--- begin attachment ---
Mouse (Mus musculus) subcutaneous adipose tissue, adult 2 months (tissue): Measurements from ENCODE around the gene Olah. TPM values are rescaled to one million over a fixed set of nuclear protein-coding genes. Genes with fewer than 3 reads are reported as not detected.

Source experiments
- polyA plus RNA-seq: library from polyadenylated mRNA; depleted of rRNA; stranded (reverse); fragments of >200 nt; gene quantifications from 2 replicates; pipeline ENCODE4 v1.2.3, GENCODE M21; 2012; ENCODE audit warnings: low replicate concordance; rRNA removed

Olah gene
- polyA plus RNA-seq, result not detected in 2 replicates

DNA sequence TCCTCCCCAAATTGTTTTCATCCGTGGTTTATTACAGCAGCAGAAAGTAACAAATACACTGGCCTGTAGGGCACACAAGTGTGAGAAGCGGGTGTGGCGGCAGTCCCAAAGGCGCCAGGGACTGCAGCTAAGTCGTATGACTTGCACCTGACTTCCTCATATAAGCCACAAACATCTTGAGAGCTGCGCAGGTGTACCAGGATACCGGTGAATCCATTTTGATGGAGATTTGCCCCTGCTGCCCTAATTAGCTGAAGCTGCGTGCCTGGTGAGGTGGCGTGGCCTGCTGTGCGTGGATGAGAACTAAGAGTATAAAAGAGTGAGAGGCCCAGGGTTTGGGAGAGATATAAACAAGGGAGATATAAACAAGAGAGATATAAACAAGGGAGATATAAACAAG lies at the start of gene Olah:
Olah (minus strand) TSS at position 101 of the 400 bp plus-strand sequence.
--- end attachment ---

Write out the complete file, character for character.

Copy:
Mouse (Mus musculus) subcutaneous adipose tissue, adult 2 months (tissue): Measurements from ENCODE around the gene Olah. TPM values are rescaled to one million over a fixed set of nuclear protein-coding genes. Genes with fewer than 3 reads are reported as not detected.

Source experiments
- polyA plus RNA-seq: library from polyadenylated mRNA; depleted of rRNA; stranded (reverse); fragments of >200 nt; gene quantifications from 2 replicates; pipeline ENCODE4 v1.2.3, GENCODE M21; 2012; ENCODE audit warnings: low replicate concordance; rRNA removed

Olah gene
- polyA plus RNA-seq, result not detected in 2 replicates

DNA sequence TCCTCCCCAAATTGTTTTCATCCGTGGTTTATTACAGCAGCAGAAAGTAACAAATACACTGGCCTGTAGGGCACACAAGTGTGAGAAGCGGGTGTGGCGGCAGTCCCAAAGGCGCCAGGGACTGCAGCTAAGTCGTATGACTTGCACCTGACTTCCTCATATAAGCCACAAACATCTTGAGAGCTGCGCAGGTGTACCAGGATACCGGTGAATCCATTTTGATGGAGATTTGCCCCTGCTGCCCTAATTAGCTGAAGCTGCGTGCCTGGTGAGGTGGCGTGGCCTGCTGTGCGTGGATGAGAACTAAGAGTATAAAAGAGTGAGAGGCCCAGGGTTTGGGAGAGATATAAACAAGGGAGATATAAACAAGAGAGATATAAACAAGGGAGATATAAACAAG lies at the start of gene Olah:
Olah (minus strand) TSS at position 101 of the 400 bp plus-strand sequence.